ARTE3041/NS3041: From Neurons to Picasso
How and Why the Brain Makes Art
Instructor: Kristopher Holland & Ilya Vilinsky
Includes a required study tour to France
This course investigates how and why the brain makes art. In order to explore the basics of neuroscience and art this course combines the fields of scientific and art inquiry. The brain is an increasingly understood, but still ultimately mysterious part of the human body. At a basic level this course explores the connections between art and science. Topics include: Human Evolution, Neurophysiology, The Embodied Mind, The Emergence of Art, The Perception of Form, Color and Motion, The Philosophy of Technology, The Learning Sciences, Reason, Consciousness, and Aesthetics.
With a particular focus on the evolutionary co-development of the brain and artistic practices (from making tools, to making art and science), we aim to demonstrate how the behavior of art (Dissanayake) truly makes our species unique. In addition, we want to link this biological imperative with technological practices (art and science) found in contemporary art and design discourse in order to demonstrate how significant art was and is in the story of human beings. In essence we will show how the same biological structures, when encountering the new contexts of materiality, technology, and culture today, continue to ontologically shape or design our species.
The prevailing view most people have of visual art is that it is ‘creative self-expression,’ or worse, an isolated act of leisure. For design, most people might say it is merely functional or a solution to a problem. Similarly, most people think of the brain as simply a large, biologically- based computer that stores bits of information, retrieves them mechanistically in response to stimuli, and commands the rest of the body as if it were the pilot of an otherwise inert vessel. A fundamental goal of this course is to radically shift people’s perception of the visual arts and design toward understanding them as processes of human inquiry and ontologically significant towards affecting the trajectory of the human species. We aim to accomplish this through examination of how sensation works as a holistic interaction between the body and the mind, with input and output as a unified cycle forming an internal sensory simulation. We see this course, with its exploration of the origins of art-design inquiry via neuroscience, as a way of generating knowledge; analyzing the past in order to generate possibilities for looking to where our species is headed.
Students will not be required to have knowledge of neuroscience, design (ontological design), evolutionary theory, or contemporary art to be in this course. Rather, we envision this course as a way to create informed explorers and connoisseurs of neuroscience, art and design inquiry that understand and articulate the way scientists and artists-designers have, in both ancient and modern times, employed research methods and technologies to make sense of the world around them.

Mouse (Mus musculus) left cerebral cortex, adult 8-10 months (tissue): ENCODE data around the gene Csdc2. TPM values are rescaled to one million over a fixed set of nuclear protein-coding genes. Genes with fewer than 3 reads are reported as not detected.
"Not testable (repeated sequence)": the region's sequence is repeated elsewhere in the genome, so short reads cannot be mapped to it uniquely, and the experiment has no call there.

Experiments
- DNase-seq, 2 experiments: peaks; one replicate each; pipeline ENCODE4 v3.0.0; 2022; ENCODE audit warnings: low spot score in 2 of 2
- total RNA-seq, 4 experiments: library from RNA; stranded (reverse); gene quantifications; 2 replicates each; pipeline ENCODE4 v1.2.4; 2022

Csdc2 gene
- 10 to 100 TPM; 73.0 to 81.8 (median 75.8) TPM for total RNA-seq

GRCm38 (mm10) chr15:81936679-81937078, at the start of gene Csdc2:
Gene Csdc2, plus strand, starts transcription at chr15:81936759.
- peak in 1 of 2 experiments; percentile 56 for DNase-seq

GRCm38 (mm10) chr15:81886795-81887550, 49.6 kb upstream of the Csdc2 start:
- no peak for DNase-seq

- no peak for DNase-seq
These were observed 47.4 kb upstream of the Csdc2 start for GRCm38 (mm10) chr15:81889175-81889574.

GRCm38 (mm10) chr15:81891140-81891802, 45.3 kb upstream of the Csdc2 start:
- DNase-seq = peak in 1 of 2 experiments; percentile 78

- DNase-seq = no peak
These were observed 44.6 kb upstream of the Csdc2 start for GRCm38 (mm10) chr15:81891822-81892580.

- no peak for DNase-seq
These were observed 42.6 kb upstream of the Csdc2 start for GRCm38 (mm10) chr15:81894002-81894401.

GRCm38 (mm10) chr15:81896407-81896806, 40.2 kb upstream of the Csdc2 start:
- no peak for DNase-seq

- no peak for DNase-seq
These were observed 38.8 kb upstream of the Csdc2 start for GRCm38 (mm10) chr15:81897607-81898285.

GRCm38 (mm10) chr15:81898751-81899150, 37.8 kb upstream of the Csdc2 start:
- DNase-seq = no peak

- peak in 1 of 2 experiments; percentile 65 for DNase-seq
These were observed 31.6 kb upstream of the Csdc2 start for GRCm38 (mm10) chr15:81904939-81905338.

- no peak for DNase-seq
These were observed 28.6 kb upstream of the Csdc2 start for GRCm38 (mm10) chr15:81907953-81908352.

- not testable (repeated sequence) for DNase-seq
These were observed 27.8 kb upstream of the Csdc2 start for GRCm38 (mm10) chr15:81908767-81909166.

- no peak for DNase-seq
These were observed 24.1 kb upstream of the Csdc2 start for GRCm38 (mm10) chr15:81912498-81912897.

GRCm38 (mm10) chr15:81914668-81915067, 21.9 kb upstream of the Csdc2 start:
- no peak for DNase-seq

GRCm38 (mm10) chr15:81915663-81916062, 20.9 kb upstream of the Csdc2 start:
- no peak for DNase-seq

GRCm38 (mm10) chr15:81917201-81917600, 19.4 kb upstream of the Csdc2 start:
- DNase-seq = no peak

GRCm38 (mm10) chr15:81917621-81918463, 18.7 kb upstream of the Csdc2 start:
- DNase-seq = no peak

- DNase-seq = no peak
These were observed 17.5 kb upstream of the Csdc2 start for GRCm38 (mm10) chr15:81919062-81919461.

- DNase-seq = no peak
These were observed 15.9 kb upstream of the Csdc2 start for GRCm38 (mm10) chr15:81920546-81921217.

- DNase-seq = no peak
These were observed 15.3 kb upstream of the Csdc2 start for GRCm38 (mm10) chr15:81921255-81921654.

We are situating art and design as a vital inquiry and/or research process in global culture and the humanities. As a result, students will: 1) become acquainted with the aspects the history of art and design in terms of evolutionary theory, and neuroscience, 2) be aware of issues that reveal how art-design inquiry ‘makes the world,’ (ontological design) through the use of neuroscientific discourse, and 3) perhaps most importantly, students will gain respect, understanding, and become advocates for art and design as inquiry – a vital practice reflecting the implicit (neuro)biological structure of our species.
ARTE3041/NS3041: From Neurons to Picasso
Why take this course?
This course emphasizes research/creative arts and scientific research/natural sciences to build an understanding of neuro-scientific principles and art as an inquiry practice. This course projects the view that all human beings are evolutionarily driven to make art. In order to unravel the discourse of the history of art as a human behavior it is necessary to understand how the inquiry process informs our evolutionary past and present (neuroscience). Located in galleries, museums, businesses (signage, logos, company art collections), social protests, music videos, sporting events, etc., visual art is part of the landscape of being a citizen today and, as we will discover, was 40,000 years ago. This course will educate students on what arts-based inquiry is, and how the historical and contemporary impact thinking of art this way has on all types of culture (high, low, popular, sub-cultures, etc.), and build a capacity to understand the basic principles of neuroscience.
Structured around experiential learning, and the assumption that students are not artists nor neuroscientists, the classroom discussions and project-based learning opportunities will provide the opportunity to research and contextualize real world investigations on the function of art in neuroscience. Questions we will address will include: 1) What is art? 2) What is the brain, and what does it do? 3) What role does the brain play in the overall history of image making? 4) Why art-design inquiry should be considered a behavior? 5) How does the biological imperative of art-design inquiry impact current issues in our species evolution?
This course will construct an experience through which students will progress from thinking of art and design as simply expression or problem solving, to well-informed art and design based inquiry based on neuroscience empirical research. Students will be able to deconstruct the myths of art and design as well as computation and perception, and properly place these inquiries as the vital part our brains function and evolutionary history.